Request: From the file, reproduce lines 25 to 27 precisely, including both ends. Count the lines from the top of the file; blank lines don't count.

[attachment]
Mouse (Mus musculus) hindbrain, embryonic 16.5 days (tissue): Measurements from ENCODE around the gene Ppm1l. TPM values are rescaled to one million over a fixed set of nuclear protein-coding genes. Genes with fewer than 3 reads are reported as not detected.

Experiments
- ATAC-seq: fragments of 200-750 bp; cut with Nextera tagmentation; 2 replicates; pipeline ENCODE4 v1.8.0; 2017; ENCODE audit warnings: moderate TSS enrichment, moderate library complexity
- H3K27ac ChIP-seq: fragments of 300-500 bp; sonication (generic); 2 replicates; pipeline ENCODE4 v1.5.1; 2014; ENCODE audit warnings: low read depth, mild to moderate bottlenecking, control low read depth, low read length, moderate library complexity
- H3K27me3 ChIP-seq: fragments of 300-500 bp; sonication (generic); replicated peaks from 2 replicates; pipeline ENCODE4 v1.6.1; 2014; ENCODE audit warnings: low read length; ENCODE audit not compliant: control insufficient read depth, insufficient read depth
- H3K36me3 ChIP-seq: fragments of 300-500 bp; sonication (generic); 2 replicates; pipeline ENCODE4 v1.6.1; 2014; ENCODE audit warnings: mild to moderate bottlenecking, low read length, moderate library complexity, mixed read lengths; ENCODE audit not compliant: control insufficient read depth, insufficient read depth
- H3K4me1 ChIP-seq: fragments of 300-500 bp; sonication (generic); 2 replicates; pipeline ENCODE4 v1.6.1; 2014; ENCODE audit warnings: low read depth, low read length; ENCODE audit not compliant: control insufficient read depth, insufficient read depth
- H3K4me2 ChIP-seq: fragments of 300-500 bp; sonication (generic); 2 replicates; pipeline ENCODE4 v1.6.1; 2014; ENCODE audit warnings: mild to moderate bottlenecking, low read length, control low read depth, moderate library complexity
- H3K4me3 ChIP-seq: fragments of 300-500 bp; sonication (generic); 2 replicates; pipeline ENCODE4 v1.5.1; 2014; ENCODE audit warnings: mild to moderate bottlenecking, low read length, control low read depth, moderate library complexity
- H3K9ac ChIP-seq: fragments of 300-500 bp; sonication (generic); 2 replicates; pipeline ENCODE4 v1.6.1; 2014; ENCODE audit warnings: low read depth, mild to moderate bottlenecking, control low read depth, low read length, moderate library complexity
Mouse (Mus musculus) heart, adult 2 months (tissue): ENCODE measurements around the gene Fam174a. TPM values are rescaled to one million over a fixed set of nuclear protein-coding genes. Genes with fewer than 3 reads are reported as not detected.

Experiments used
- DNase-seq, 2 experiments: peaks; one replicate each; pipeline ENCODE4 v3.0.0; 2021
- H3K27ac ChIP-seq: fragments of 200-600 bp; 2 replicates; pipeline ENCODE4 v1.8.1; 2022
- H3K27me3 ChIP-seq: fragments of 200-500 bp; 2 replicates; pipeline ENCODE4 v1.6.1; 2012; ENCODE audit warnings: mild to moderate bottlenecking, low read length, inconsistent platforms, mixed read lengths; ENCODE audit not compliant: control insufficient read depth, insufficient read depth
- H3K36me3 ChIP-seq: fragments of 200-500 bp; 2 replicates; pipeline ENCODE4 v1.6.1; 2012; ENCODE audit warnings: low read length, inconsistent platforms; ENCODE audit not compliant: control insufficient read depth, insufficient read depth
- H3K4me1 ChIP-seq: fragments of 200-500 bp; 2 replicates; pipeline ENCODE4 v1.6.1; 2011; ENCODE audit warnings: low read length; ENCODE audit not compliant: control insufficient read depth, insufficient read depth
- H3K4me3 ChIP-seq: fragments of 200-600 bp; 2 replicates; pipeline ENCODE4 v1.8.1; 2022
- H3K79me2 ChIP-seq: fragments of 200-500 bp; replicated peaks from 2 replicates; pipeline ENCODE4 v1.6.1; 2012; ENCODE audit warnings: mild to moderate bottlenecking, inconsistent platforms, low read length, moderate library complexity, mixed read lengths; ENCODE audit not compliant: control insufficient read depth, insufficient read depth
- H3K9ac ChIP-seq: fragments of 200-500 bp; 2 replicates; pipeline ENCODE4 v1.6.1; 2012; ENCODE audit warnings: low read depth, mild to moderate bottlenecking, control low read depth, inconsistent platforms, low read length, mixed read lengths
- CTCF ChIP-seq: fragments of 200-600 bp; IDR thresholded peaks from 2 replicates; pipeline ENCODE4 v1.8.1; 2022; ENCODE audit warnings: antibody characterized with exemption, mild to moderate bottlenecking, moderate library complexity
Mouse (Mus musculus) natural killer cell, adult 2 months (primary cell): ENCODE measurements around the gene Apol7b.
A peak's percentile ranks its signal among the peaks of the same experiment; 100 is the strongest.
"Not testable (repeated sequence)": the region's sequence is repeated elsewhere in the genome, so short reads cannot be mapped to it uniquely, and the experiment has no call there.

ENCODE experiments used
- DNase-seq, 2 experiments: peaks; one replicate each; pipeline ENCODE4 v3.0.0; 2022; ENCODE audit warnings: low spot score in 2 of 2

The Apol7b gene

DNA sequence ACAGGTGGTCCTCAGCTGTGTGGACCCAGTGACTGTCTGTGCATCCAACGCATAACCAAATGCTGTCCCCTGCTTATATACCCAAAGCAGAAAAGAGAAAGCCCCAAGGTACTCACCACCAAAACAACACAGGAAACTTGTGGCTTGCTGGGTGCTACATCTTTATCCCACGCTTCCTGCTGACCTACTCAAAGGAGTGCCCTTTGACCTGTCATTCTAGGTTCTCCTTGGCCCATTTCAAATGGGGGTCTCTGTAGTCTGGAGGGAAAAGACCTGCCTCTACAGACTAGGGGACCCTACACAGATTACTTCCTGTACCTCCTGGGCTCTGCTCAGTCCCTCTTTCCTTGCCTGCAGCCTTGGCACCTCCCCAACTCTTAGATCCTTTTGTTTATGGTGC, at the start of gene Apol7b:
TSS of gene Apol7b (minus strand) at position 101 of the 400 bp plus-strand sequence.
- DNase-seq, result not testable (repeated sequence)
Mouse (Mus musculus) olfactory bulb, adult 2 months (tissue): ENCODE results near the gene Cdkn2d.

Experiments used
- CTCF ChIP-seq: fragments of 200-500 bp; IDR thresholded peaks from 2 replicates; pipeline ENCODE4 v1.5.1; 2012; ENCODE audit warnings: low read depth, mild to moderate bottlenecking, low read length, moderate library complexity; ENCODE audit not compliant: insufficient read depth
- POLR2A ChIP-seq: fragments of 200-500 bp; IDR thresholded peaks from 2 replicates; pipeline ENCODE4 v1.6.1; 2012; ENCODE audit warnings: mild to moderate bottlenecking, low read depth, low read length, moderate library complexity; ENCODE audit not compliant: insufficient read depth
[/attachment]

ENCODE experiments used
- DNase-seq, 2 experiments: peaks; one replicate each; pipeline ENCODE4 v3.0.0; 2022; ENCODE audit warnings: low spot score in 2 of 2

The Apol7b gene